Gonzalez, who inherited her mother’s lovely soprano voice and sang in numerous local concerts, benefit events, and church choirs, seemed destined for stardom from a young age. Her attention quickly turned to the film industry, though, as the majority of American film production relocated from New York to Los Angeles—partly because of the area’s more varied scenic landscapes—giving rise to the industry that would later be known as Hollywood. Gonzalez, a native of Los Angeles, was in a prime position to benefit greatly. She joined the silent motion picture studio Vitagraph Company of America after making an impression in a few regional plays, and she later made her film debut in The Yellow Streak.
Gonzalez made a name for herself in the following years by portraying fearless, nature-loving heroines who were frequently portrayed as living in the woods and contrasting the city girls who were portrayed as struggling in their strange surroundings. Gonzalez received recognition for portraying strong women who overcame hardship with willpower and tenacity and never shied away from embracing her Hispanic heritage, even though her roles frequently fit a particular mold.
. On September 28, 1891, Myrtle Gonzalez was born in Los Angeles, California, in the United States.
. During the influenza pandemic of October 22, 1918, in Los Angeles, California, USA, she died at a young age.
. In the early 1910s, Myrtle started her acting career and became well-known for her roles in silent films.
. Director Thomas H. had a noteworthy partnership with Myrtle Gonzalez.
. Being of Mexican heritage, Myrtle Gonzalez frequently portrayed characters that honored her culture.
Early life of Myrtle Gonzalez early
On September 28, 1891, Myrtle Gonzalez, the daughter of Manuel George Gonzalez (1868–? ) and Lillian L. Cook (1874–1932), was born in Los Angeles, California. Manuel G. Gonzalez, Jr. (1898–?) and Stella M. Gonzalez (1892–1965) were her siblings. Her maternal grandparents were born in Ireland, but her paternal side is descended from a native Mexican Hispanic California family. Her mother had been a popular and opera singer, and her father worked as a retail grocery store owner.
Myrtle had a nice soprano voice and showed great dramatic ability from an early age. She sang in church choirs and made appearances in numerous local concerts and benefit events. Later, she appeared on stage with Florence Stone and Fanny Davenport in child roles. After graduating from a Los Angeles convent with a degree in languages and music, Myrtle worked in stock companies before joining the Vitagraph and then Universal.
Gonzalez wed James Park Jones for the first time. Before getting divorced, they had one son together, James Parks Jones, Jr. (1911–1970). She married actor and director Allen Watt (April 4, 1885 – September 15, 1944) in Los Angeles on December 1, 1917. After that, she retired and stopped working on screens. They first crossed paths at Universal, where Watt worked as an assistant director.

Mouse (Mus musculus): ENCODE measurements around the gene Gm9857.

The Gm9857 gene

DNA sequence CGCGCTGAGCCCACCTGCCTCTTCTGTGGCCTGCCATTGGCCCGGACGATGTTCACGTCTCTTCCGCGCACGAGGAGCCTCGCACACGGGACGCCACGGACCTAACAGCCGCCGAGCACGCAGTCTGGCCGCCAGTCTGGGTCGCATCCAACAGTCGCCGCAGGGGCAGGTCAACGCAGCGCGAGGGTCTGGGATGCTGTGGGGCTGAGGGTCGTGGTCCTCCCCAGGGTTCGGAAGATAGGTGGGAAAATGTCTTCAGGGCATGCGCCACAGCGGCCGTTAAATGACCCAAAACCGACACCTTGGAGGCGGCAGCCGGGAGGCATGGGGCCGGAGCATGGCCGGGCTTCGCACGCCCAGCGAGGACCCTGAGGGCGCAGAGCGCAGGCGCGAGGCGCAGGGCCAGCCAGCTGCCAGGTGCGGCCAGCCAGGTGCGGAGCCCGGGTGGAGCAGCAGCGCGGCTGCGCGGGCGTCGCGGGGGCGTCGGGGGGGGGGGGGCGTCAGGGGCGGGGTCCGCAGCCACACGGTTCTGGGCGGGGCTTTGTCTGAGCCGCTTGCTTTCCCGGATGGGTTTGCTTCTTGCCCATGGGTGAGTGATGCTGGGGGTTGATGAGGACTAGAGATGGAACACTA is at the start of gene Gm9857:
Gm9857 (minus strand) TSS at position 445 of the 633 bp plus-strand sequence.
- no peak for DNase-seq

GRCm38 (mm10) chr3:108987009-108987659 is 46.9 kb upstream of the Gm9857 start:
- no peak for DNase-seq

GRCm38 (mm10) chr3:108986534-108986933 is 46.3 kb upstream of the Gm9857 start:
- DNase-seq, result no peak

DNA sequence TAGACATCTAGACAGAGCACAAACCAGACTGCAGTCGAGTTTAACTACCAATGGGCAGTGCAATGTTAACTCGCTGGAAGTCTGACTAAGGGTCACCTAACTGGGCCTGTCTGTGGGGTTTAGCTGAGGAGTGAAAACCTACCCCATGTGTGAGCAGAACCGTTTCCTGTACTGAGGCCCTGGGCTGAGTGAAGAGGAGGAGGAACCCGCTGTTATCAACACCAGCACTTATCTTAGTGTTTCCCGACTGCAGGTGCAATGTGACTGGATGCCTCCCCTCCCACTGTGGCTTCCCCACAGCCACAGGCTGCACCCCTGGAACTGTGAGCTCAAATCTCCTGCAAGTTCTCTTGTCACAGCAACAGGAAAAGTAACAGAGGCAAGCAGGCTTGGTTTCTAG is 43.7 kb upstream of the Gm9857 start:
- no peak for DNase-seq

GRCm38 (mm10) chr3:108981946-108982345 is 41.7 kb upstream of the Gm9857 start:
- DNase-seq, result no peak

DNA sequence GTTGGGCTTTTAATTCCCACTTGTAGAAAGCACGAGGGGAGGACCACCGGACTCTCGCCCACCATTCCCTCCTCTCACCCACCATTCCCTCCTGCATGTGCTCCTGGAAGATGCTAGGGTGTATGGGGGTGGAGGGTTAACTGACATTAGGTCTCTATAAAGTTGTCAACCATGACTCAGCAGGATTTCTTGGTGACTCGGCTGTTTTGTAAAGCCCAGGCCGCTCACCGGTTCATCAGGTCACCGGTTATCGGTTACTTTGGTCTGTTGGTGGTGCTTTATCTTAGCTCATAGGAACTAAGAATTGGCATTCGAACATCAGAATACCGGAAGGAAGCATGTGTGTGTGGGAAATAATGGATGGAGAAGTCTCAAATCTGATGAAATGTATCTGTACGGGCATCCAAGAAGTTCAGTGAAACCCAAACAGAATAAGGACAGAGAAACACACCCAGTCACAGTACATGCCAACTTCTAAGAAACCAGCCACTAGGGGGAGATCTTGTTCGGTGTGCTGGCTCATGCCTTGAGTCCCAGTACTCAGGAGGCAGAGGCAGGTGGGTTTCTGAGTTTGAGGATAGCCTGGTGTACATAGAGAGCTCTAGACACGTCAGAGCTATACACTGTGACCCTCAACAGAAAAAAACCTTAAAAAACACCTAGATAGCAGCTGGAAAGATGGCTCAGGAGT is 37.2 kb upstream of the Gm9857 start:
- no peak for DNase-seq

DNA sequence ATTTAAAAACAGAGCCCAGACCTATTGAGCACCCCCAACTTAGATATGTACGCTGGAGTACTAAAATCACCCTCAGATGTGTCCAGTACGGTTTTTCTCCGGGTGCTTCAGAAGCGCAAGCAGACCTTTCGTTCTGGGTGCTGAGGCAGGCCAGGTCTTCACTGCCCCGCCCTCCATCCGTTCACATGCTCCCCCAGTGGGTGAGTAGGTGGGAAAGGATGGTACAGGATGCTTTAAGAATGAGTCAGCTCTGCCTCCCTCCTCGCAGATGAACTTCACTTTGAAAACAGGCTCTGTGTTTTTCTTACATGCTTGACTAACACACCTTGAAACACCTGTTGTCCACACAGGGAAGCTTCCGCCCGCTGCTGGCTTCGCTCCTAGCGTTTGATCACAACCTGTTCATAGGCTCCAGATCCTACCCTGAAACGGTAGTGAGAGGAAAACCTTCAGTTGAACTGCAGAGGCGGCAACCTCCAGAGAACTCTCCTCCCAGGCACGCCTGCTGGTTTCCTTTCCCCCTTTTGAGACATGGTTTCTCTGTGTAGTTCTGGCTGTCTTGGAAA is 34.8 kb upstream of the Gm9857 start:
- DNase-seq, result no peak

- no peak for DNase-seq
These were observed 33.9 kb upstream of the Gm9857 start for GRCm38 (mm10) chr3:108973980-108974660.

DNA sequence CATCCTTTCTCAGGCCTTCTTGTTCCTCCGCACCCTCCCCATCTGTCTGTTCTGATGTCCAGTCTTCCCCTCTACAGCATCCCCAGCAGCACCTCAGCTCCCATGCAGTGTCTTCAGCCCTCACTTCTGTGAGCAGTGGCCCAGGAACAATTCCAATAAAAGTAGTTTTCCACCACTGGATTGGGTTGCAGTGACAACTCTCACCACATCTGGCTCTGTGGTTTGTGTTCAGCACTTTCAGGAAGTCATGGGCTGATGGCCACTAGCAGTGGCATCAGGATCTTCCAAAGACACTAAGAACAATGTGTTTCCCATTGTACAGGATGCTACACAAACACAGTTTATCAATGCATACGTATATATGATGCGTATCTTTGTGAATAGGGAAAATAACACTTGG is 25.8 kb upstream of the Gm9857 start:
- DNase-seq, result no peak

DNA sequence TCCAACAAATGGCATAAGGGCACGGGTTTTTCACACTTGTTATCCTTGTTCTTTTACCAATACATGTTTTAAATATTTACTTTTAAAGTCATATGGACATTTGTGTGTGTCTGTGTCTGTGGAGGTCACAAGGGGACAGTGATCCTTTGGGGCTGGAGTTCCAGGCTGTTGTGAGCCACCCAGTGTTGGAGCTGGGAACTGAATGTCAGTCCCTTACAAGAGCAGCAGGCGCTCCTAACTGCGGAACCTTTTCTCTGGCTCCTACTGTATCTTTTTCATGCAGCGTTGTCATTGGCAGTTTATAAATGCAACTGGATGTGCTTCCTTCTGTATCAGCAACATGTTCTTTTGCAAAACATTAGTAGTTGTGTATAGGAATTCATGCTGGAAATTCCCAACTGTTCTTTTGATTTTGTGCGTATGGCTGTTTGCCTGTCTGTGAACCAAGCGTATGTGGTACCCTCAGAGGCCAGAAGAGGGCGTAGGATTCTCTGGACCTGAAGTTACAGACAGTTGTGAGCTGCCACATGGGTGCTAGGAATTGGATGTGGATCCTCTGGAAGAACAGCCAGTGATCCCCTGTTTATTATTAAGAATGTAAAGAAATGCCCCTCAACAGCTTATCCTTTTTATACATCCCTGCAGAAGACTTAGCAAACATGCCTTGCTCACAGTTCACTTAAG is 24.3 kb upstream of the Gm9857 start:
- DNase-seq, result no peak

Watt was stationed as an officer at Camp Lewis in the state of Washington at the start of World War I. Gonzalez and her spouse moved to Washington. But Capt. Watt put her on the retirement list so he could take her back to Southern California because her health was too fragile for the climate. He resumed his job at Universal and started directing. Gonzalez passed away at the age of 27 in 1918 during the global Spanish flu pandemic. She was at her parents’ Los Angeles residence, 908 West Thirtyth Street, when she passed away.
Myrtle Gonzalez joined the motion picture business during the silent film era in the early 1910s. Working with director Thomas H. Ince was a major part of Gonzalez’s career. Their collaboration produced several popular movies, which helped her become more well-known in the business. Myrtle starred in the renowned war movie “Civilization” (1916), which was helmed by Thomas H. Ince. With its examination of war and peace themes, the film was a major production for its time. This was noteworthy during a period when ethnic stereotypes of actors were common. Gonzalez made an appearance in the Vicente Blasco Ibáñez novel-based film “The Four Horsemen of the Apocalypse” (1921), helmed by Rex Ingram. The enormous success of the film greatly benefited Gonzalez’s acting career. Gonzalez, who was highly recognized for her versatility, took on a variety of parts while sporadically alluding to her Mexican heritage.
Crucial Details About Myrtle Gonzalez
Between 1913 and 1917, she appeared in more than 80 silent films, earning her a reputation as a well-known actress.
Her birthday is September 28, 1891, in Los Angeles, California.
October 22, 1918, in Los Angeles, was her death date at the age of 27.
Her skill, beauty, and versatility were well known.
Her most well-known performance was in the 1915 Vitagraph feature film “The Chalice of Courage,” in which she played Enid Maitland.
She was married twice: to Allen Watt and then to James Parks Jones.
James Parks Jones Jr. was her only child.
Spanish flu claimed her life in 1918.
As one of the most well-liked silent film actresses of her time, she is still remembered today.
She was Irish and Mexican by birth.
She could dance and sing well.
“The Virgin White Lily of the Screen” was a moniker given to her often.
She was a well-liked attraction at musicals and vaudeville acts.
She frequently played baseball, tennis, and golf and was a member of the Los Angeles Athletic Club.